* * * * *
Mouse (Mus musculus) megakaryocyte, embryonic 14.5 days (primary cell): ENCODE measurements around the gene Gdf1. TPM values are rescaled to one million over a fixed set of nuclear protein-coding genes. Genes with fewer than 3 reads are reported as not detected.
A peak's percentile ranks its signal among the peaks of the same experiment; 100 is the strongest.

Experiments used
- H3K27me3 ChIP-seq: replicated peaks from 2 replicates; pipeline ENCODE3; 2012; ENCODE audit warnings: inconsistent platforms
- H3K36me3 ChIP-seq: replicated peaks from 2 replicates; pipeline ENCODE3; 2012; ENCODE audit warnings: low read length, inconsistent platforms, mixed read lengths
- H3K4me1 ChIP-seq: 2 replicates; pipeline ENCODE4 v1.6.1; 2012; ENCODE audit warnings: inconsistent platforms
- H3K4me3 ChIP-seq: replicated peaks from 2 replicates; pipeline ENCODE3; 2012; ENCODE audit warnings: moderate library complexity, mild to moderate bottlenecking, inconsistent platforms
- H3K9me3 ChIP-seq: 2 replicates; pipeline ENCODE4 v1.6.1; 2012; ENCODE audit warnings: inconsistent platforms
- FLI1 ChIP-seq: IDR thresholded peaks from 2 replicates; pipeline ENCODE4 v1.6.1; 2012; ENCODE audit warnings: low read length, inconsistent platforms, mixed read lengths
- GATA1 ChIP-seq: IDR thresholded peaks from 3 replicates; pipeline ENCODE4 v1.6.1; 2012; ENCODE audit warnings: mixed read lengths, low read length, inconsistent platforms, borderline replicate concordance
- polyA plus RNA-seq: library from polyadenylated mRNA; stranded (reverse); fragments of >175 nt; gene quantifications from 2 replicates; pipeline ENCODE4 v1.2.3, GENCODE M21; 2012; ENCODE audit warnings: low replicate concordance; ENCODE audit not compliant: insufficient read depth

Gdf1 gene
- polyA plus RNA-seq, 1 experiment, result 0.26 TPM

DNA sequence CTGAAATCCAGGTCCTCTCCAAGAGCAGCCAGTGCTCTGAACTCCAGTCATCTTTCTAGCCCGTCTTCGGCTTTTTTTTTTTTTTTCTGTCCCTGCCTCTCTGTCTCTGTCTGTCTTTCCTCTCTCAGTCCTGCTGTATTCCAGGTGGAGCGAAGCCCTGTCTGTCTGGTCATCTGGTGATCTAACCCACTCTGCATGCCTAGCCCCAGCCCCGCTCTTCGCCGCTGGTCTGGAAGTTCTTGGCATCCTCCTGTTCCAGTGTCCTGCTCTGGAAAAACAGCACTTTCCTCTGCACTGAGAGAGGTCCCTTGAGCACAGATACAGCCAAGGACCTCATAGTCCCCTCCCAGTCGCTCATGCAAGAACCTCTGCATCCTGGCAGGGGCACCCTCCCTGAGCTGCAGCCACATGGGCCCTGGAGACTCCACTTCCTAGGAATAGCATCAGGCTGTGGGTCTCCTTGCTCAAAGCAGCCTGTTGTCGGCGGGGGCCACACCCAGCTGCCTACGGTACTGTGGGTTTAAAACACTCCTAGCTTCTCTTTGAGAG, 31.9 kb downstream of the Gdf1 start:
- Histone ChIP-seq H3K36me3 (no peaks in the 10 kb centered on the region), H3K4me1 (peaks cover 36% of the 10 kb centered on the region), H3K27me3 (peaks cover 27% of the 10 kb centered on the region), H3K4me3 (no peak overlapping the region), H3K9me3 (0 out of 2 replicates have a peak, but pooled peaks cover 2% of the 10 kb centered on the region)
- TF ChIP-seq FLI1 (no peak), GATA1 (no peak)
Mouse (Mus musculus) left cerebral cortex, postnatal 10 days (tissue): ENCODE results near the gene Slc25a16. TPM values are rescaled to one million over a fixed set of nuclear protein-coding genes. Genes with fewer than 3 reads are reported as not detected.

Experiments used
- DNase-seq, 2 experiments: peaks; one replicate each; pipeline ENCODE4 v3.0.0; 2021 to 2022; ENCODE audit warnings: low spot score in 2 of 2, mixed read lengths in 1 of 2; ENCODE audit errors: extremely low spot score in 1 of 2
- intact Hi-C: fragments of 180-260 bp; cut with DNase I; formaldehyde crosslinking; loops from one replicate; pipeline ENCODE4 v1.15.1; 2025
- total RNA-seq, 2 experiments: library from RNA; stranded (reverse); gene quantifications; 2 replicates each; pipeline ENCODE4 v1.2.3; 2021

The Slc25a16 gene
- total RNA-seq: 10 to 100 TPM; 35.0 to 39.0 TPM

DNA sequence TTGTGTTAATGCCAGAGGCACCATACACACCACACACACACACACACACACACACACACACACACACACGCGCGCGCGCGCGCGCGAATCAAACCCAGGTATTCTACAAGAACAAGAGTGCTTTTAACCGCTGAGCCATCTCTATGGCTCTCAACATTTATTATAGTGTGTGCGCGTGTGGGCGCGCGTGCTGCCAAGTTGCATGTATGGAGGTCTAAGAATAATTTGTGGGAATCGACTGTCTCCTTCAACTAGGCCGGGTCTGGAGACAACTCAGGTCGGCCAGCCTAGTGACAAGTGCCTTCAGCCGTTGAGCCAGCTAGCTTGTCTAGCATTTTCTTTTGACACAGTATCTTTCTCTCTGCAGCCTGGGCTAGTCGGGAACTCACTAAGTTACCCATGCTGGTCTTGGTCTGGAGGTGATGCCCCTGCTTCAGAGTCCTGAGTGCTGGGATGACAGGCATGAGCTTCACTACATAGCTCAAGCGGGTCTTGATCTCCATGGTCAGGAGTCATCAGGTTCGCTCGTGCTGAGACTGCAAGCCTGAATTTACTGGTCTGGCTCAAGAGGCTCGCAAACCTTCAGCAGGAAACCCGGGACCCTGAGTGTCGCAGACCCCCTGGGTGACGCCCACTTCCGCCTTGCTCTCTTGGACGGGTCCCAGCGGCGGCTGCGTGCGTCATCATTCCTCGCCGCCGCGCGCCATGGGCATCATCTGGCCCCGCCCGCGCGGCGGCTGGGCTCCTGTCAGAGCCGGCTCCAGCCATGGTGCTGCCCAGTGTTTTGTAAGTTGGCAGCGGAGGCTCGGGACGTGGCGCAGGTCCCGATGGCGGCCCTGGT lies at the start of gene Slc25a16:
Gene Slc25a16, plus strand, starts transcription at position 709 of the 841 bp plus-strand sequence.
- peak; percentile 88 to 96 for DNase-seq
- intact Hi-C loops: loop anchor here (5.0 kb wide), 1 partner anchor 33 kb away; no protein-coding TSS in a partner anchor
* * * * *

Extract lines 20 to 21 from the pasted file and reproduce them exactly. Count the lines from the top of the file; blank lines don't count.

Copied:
- intact Hi-C: fragments of 180-260 bp; cut with DNase I; formaldehyde crosslinking; loops from one replicate; pipeline ENCODE4 v1.15.1; 2025
- total RNA-seq, 2 experiments: library from RNA; stranded (reverse); gene quantifications; 2 replicates each; pipeline ENCODE4 v1.2.3; 2021